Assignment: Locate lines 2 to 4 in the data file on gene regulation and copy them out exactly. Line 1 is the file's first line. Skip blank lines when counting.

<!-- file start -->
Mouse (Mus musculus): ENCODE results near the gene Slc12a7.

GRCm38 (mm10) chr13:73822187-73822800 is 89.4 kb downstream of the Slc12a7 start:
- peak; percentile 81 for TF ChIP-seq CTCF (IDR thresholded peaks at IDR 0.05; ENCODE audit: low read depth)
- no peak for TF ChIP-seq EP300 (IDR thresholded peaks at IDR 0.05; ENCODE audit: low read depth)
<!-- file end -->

GRCm38 (mm10) chr13:73822187-73822800 is 89.4 kb downstream of the Slc12a7 start:
- peak; percentile 81 for TF ChIP-seq CTCF (IDR thresholded peaks at IDR 0.05; ENCODE audit: low read depth)
- no peak for TF ChIP-seq EP300 (IDR thresholded peaks at IDR 0.05; ENCODE audit: low read depth)